Brunch is my favorite meal these days, and I know I'm not alone.
One of my favorite spots recently said it would be more than an hour before we saw any eggs or pancakes. The Portlandia episode in which a long line evolves into a brunch village complete with an overlord suddenly doesn't seem so outlandish. For our next Sunday out, I reserved a table.
Wait, what? Brunch is supposed to be easy. Lazy. Indulgent. We smooshed two words into one for this thing and yet there's nothing shortened about the meal itself.
I propose a new plan: brunch at home. No reservations. This is an especially nice way to celebrate Easter.
We told our friends to show up at noon and we'd have breakfast: something eggy; bacon; coffee, and a mimosa-ish drink, definitely. At home, the drinks really can be endless, and soon brunch morphed into a dance party. The dance party turned into dinner.
Going out for brunch is still fun and means trying something new, but brunching at home means kicking back and losing track of time and your shoes. And since having people over for brunch isn't as pricey as a dinner party can be, we could have friends over more often.
Our tiny apartment kitchen belies the late-morning feasts it has turned out, including creme brulee French toast and all kinds of quiches. Our dinner table seats four, but we've had a dozen people over on a Sunday. Friends kept asking about the next brunch, and I realized we'd inadvertently formed a sort-of brunch club.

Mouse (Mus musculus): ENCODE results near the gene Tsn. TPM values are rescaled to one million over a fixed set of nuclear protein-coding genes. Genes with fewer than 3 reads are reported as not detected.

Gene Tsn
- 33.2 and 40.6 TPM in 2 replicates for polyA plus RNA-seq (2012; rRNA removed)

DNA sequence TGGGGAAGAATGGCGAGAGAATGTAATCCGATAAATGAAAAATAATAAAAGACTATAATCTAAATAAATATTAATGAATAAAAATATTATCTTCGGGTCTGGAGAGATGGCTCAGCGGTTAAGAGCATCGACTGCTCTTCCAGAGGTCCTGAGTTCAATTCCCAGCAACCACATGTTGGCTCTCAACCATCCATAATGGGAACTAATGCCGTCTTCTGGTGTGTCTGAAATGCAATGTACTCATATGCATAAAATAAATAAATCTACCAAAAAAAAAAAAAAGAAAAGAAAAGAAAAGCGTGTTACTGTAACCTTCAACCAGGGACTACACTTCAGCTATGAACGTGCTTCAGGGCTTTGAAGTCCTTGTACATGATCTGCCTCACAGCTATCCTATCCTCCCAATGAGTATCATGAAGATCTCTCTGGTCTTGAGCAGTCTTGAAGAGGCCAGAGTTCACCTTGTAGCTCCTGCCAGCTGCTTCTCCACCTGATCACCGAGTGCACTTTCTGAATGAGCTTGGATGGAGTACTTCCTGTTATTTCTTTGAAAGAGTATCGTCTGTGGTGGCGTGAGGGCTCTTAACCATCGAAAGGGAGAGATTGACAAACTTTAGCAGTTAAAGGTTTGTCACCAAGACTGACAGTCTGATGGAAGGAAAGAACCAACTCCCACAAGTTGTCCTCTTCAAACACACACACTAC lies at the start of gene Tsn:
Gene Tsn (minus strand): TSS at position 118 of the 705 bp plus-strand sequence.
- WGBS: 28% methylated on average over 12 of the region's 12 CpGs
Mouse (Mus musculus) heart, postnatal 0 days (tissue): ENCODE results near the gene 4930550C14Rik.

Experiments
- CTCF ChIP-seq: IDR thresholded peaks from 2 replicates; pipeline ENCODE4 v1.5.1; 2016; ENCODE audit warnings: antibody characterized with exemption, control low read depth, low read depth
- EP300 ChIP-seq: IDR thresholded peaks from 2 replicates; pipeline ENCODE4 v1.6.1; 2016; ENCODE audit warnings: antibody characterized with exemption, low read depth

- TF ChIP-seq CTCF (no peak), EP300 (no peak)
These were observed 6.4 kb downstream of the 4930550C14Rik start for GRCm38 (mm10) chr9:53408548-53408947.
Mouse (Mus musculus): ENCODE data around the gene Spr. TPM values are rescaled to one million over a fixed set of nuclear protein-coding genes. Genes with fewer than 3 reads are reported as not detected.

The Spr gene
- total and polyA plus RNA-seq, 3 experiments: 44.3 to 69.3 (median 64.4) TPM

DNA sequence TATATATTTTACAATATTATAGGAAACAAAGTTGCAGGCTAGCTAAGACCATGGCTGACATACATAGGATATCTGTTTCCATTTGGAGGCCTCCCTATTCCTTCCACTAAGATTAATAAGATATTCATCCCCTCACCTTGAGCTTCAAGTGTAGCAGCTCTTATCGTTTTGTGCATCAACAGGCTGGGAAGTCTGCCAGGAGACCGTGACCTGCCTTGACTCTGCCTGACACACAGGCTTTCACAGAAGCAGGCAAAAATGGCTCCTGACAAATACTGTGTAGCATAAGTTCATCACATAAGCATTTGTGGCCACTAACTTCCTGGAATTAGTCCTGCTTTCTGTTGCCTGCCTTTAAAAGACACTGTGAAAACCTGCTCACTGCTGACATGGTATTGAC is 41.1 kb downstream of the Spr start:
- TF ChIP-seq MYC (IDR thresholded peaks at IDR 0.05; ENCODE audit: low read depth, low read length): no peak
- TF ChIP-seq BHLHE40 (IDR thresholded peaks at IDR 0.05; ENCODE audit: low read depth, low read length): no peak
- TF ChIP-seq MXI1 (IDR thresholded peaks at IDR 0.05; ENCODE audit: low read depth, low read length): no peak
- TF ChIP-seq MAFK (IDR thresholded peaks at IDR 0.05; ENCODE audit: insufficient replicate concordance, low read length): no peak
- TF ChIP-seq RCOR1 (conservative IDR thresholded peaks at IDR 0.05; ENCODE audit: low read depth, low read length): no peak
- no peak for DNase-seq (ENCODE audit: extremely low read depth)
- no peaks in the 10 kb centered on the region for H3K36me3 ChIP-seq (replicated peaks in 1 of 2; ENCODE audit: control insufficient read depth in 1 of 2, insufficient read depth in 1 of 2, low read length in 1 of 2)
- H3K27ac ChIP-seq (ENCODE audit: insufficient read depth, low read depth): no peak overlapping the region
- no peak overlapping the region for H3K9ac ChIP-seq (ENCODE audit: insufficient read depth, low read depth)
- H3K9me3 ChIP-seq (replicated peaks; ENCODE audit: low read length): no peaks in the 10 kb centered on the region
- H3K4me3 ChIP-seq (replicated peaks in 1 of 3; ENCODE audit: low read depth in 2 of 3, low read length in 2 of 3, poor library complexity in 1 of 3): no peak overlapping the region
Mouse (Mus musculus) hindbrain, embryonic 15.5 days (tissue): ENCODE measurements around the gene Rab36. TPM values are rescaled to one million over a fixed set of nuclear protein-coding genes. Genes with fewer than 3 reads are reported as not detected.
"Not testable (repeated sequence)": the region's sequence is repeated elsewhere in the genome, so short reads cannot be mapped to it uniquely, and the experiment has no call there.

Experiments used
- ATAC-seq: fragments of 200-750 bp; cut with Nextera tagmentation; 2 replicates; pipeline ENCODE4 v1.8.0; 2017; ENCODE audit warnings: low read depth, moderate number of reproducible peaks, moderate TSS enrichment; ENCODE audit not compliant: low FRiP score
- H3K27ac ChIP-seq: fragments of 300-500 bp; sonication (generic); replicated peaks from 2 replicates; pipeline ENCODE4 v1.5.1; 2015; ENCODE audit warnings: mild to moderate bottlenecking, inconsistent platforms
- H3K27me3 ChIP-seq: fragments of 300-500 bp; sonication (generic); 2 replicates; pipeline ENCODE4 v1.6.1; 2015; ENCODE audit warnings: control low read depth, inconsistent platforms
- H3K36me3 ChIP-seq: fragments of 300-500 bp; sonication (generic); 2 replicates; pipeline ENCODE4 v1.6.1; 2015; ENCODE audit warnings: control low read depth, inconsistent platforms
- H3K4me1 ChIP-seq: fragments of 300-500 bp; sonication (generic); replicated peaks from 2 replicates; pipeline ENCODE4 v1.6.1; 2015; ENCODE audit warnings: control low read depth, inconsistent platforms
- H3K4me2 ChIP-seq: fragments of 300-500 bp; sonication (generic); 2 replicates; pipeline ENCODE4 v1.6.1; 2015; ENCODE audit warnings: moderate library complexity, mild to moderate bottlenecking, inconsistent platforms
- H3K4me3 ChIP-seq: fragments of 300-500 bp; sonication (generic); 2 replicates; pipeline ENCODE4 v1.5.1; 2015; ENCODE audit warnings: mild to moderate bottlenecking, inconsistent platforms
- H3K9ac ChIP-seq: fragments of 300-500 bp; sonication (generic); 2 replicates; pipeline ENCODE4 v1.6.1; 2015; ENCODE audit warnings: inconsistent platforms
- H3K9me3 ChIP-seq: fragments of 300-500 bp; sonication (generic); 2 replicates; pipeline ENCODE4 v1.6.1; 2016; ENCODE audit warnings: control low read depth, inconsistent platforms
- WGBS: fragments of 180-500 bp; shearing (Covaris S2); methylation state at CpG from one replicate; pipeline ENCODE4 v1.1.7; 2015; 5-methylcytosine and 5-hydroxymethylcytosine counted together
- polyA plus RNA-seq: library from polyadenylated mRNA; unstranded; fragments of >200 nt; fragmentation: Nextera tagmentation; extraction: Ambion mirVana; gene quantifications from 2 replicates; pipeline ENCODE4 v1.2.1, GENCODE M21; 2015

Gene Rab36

Grace Parisi, a James Beard-nominated cookbook author and former senior test kitchen editor at Food & Wine magazine who is now executive food director for publisher Oxmoor House in Birmingham, Ala., said she prefers brunch to dinner when entertaining. It's more relaxed and nothing has to be fancy if you don't want it to be. Plus, eating at home when you have kids is easier than hustling for busy tables in Brooklyn only to get what she calls the biggest crime of going out for brunch — mediocre coffee.
"On Sunday morning, do you really want your blood pressure getting that high hoping you get a table?" she said.
No, she'd rather be home sipping a Bloody Mary made with gin and the right balance of tart lemon juice, spice and aromatics.
Parisi's rule for brunch is to avoid anything that has to be cooked individually or plated. Parisi's favorites include a Monte Cristo sandwich strata, the egg-poached-in-tomato-sauce dish shakshuka, a big upside-down caramel apple pancake to satisfy a crowd of pancake lovers, and casseroles of huevos rancheros or chilaquiles.
Let's join her. The brunch-at-home club has room for more, and there is no wait time. Consider this your invitation.
Ileana Morales writes the In Our Kitchen column for the Taste section. It publishes on the first and third Wednesdays of the month. She also blogs at alittlesaffron.com.